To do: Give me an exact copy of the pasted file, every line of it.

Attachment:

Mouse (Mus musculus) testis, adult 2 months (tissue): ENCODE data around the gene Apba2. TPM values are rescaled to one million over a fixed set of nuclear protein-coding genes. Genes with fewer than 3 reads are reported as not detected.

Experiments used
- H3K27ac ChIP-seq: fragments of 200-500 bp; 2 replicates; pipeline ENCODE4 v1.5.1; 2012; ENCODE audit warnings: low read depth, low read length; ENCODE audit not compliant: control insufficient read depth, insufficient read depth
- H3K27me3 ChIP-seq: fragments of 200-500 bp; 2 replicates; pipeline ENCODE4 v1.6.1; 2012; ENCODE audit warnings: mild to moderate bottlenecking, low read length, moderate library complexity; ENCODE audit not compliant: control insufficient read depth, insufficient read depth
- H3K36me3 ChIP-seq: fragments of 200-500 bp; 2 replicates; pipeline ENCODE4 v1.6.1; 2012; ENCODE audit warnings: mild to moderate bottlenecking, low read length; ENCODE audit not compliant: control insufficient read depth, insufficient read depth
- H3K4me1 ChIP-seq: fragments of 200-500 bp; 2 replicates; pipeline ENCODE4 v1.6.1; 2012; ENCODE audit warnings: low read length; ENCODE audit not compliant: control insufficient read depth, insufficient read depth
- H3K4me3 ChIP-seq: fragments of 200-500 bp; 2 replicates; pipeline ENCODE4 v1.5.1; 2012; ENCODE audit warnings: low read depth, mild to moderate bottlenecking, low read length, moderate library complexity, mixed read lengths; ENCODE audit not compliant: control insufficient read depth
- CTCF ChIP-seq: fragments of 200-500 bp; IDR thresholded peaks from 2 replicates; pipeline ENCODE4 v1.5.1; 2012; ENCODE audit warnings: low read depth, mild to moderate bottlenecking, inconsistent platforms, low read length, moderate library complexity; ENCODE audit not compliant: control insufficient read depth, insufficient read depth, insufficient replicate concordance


Mouse (Mus musculus) testis, adult 2 months (tissue): ENCODE data around the gene Apba2. TPM values are rescaled to one million over a fixed set of nuclear protein-coding genes. Genes with fewer than 3 reads are reported as not detected.

Experiments used
- H3K27ac ChIP-seq: fragments of 200-500 bp; 2 replicates; pipeline ENCODE4 v1.5.1; 2012; ENCODE audit warnings: low read depth, low read length; ENCODE audit not compliant: control insufficient read depth, insufficient read depth
- H3K27me3 ChIP-seq: fragments of 200-500 bp; 2 replicates; pipeline ENCODE4 v1.6.1; 2012; ENCODE audit warnings: mild to moderate bottlenecking, low read length, moderate library complexity; ENCODE audit not compliant: control insufficient read depth, insufficient read depth
- H3K36me3 ChIP-seq: fragments of 200-500 bp; 2 replicates; pipeline ENCODE4 v1.6.1; 2012; ENCODE audit warnings: mild to moderate bottlenecking, low read length; ENCODE audit not compliant: control insufficient read depth, insufficient read depth
- H3K4me1 ChIP-seq: fragments of 200-500 bp; 2 replicates; pipeline ENCODE4 v1.6.1; 2012; ENCODE audit warnings: low read length; ENCODE audit not compliant: control insufficient read depth, insufficient read depth
- H3K4me3 ChIP-seq: fragments of 200-500 bp; 2 replicates; pipeline ENCODE4 v1.5.1; 2012; ENCODE audit warnings: low read depth, mild to moderate bottlenecking, low read length, moderate library complexity, mixed read lengths; ENCODE audit not compliant: control insufficient read depth
- CTCF ChIP-seq: fragments of 200-500 bp; IDR thresholded peaks from 2 replicates; pipeline ENCODE4 v1.5.1; 2012; ENCODE audit warnings: low read depth, mild to moderate bottlenecking, inconsistent platforms, low read length, moderate library complexity; ENCODE audit not compliant: control insufficient read depth, insufficient read depth, insufficient replicate concordance